Scottish Open 2013 Leaderboard: Day 4 Analysis, Recap and More

Tim Daniels@TimDanielsBRFeatured ColumnistJuly 14, 2013

ARDMORE, PA - JUNE 16:  Phil Mickelson of the United States celebrates making a shot for eagle on the tenth hole par 4 during the final round of the 113th U.S. Open at Merion Golf Club on June 16, 2013 in Ardmore, Pennsylvania.  (Photo by Andrew Redington/Getty Images)
Andrew Redington/Getty Images

Phil Mickelson survived challenges from Henrik Stenson and JB Hansen before a playoff with Branden Grace to win the 2013 Scottish Open, his first European victory after 20 years. Mickelson almost let the tournament slip away with a bogey on the 72nd hole, but he recovered to win on the first playoff hole.

As ESPN Stats and Info notes, it had been a long time since Mickelson found himself the winner of a European event.

The victory gives the American some welcomed momentum heading into the Open Championship next week. The season's third major is wide open, and given his ability to work his way around the course this week, he definitely belongs among the top few choices at Muirfield.

Let's take a look at the final leaderboard for the tune-up event, followed by a recap of the final day of action in the Scottish Open, which featured several twists and turns.

Final Leaderboard

1Phil Mickelson (playoff winner)-17
2Branden Grace-17
T-3JB Hansen-15
T-3Henrik Stenson-15
T-5Martin Laird-14
T-5Gareth Maybin-14
T-5John Parry-14
T-8Nicolas Colsaerts-13
T-8Raphael Jacquelin-13
T-10Marcel Siem-11
T-10Peter Uihlein-11

For complete order of finish, visit the European Tour's official site.

Day 4 Recap

The star-studded final pairing of Henrik Stenson and Phil Mickelson dominated the headlines coming into the round. Both came out of the gates slow in the fourth round, however, giving other contenders a chance to make a charge.

JB Hansen made his move in remarkable fashion, carding a quadruple bogey on the second hole. It took him nine shots before the ball finally found the cut, and it looked like—at least at the moment—his hopes of winning were gone.

Not so fast. The Danish star proceeded to rattle off five straight birdies after the setback. In other words, he actually played the first seven holes at one-under par despite the quadruple bogey. An extraordinary turnaround when his round could have easily plummeted.

Mickelson started with an interesting front nine of his own. He started with a double bogey and then birdied the hole where Hansen carded a nine. He gave the shot right back with a bogey on three before knocking in three straight birdies and finding some consistency.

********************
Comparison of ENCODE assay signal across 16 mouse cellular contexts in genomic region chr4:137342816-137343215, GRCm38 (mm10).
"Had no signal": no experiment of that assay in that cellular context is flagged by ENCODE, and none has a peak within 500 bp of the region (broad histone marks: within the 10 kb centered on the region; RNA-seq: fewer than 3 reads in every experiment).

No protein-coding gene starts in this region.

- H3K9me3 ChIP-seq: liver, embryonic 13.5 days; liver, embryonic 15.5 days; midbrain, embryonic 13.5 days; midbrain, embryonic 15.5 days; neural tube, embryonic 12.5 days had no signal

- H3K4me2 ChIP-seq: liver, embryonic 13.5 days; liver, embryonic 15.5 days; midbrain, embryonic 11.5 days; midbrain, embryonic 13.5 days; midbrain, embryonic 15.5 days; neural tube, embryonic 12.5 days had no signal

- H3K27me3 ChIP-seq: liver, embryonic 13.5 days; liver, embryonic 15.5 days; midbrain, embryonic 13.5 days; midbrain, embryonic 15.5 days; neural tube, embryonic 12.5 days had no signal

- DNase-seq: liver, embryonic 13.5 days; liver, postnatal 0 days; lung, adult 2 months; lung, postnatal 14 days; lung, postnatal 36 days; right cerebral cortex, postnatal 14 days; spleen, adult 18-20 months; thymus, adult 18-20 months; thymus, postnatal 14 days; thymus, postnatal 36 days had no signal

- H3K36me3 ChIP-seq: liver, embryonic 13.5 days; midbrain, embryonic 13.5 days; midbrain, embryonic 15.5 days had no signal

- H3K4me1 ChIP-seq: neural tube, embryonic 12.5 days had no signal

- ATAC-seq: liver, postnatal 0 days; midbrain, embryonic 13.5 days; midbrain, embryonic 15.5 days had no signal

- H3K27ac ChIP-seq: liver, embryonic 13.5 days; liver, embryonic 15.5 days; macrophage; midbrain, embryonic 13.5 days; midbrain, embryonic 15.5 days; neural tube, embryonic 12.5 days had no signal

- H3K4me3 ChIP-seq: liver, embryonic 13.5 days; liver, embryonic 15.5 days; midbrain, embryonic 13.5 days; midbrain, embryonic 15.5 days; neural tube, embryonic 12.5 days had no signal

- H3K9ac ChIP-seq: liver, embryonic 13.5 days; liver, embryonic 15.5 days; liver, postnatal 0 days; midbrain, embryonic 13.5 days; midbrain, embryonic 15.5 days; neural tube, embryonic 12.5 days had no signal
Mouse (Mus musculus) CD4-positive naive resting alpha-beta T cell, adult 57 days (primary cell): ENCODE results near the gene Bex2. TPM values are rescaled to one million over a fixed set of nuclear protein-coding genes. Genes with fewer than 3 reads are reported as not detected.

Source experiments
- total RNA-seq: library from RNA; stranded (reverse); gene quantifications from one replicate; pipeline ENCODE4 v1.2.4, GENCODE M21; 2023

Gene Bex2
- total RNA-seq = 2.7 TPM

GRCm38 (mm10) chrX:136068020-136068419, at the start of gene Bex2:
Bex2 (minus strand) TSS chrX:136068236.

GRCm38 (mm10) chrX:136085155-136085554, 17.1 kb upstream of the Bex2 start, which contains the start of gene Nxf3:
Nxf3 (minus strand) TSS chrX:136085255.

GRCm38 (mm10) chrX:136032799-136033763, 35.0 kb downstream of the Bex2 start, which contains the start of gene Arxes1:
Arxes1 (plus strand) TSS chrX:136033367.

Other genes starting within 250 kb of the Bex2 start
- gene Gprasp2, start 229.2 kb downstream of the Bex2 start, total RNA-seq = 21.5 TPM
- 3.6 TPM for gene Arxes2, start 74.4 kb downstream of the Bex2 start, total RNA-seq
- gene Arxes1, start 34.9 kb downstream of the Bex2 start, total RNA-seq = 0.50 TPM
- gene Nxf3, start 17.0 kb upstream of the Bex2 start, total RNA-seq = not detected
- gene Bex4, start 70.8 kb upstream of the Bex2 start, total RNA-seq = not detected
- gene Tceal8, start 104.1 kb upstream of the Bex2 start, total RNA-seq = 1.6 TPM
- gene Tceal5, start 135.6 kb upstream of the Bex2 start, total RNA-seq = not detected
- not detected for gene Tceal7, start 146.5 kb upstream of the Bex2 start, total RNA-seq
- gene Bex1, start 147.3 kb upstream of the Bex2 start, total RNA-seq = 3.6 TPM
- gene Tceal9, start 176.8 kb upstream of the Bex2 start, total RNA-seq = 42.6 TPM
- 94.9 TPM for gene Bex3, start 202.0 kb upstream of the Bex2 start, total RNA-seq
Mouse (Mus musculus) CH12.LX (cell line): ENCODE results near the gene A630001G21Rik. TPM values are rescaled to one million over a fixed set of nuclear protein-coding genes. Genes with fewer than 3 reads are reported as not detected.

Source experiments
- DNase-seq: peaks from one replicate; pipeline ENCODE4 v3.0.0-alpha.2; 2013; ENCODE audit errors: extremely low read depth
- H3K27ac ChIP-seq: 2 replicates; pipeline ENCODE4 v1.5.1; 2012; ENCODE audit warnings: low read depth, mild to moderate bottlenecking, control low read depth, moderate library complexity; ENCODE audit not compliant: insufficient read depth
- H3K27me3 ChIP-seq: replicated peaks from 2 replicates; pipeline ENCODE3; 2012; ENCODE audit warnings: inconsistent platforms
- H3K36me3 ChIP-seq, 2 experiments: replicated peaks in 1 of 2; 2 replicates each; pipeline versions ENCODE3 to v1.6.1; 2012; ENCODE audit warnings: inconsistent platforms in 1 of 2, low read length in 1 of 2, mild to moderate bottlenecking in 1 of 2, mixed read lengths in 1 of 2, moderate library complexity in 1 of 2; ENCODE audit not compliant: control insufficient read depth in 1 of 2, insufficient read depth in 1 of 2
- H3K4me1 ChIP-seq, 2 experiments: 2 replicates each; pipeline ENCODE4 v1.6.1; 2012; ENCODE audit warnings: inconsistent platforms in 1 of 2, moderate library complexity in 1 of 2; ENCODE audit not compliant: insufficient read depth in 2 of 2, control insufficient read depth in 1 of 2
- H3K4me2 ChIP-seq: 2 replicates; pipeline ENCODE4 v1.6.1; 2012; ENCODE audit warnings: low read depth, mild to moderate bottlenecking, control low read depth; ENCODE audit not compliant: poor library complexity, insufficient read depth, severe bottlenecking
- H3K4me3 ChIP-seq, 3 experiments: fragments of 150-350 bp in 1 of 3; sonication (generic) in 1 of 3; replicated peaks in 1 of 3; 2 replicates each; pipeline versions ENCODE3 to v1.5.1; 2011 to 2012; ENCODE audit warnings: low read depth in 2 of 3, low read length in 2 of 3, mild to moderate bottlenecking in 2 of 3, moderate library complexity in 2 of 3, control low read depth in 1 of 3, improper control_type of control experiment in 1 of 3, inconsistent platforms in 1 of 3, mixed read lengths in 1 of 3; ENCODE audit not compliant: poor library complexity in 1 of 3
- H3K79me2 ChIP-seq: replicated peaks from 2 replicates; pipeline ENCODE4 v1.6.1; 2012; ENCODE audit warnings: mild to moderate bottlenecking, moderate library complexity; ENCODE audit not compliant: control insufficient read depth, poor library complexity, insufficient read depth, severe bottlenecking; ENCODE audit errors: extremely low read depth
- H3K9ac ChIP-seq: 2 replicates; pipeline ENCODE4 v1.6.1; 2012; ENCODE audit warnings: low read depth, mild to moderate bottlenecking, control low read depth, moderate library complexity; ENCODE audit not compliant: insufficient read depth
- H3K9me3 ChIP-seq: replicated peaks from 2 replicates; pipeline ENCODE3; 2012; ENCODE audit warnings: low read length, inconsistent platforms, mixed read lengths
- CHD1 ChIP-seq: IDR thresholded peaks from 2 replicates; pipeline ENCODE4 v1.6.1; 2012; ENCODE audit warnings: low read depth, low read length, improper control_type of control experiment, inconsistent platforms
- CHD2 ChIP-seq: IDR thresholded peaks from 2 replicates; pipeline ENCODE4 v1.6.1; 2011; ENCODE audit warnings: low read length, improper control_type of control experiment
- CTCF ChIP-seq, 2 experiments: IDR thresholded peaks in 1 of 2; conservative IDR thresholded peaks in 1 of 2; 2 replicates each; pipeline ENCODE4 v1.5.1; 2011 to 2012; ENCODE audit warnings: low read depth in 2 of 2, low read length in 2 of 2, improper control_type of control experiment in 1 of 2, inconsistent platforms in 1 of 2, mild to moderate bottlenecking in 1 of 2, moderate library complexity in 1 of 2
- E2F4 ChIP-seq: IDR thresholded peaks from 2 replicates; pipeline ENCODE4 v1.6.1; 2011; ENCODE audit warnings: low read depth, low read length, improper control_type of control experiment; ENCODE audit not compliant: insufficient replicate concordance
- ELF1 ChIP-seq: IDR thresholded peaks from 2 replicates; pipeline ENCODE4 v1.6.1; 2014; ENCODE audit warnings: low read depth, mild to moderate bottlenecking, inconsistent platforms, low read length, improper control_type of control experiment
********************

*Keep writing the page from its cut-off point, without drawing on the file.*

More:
The story was much of the same for Stenson, who entered the round with a two-stroke lead at 16-under par. He had two bogeys and two birdies on the front nine, which would normally be an acceptable start, but the scoring conditions allowed the field to catch up.

Although the wild scoring swings started to fade away on the back nine, the drama didn't stop. Stenson, Mickelson and Hansen continued to battle at the top with numerous players within striking distance, including Branden Grace and John Parry.

At the moment Hansen tapped in his bogey putt at 15, there was a three-way lead at the top. Every time it seemed like one golfer might start pulling away, the field or the course would reel him back in.

Mickelson quickly broke the deadlock with a birdie on No. 14. It marked the third birdie in a four-hole span and gave him sole possession of the lead, one ahead of Stenson and Hansen.

Grace quickly joined the group at 17-under par with a birdie at the 16th. It put three players within a stroke of the leader until a second bogey in three holes dropped Hansen out of the pack.

Stenson followed suit with a bogey of his own at No. 16. He never looked comfortable lining up the short-range putt, and it lipped out, leaving him two back of Mickelson, who saved par.

It left Mickelson and Grace to battle for the victory. The American made a crucial putt on No. 17 after a poor tee shot left him in some trouble to hold the lead heading to the final tee.

He watched as Grace could only muster a par on the final hole. Mickelson decided to play it safe on the par-five finishing hole from there, laying up and putting himself in perfect position to get the necessary par.

The decision didn't pay off, however. Mickelson was a little too aggressive on the first putt and left himself a true test for the victory and couldn't convert. It dropped him to 17-under and set up the playoff with Grace.

So Mickelson and Grace headed back to the tee at No. 18.

Using a more aggressive approach, which is more natural for him, Mickelson made a couple clean strikes and left himself just a tap in for birdie. Grace was then forced to attempt a long birdie putt to match.

He couldn't convert, and Mickelson claimed the 2013 Scottish Open title.


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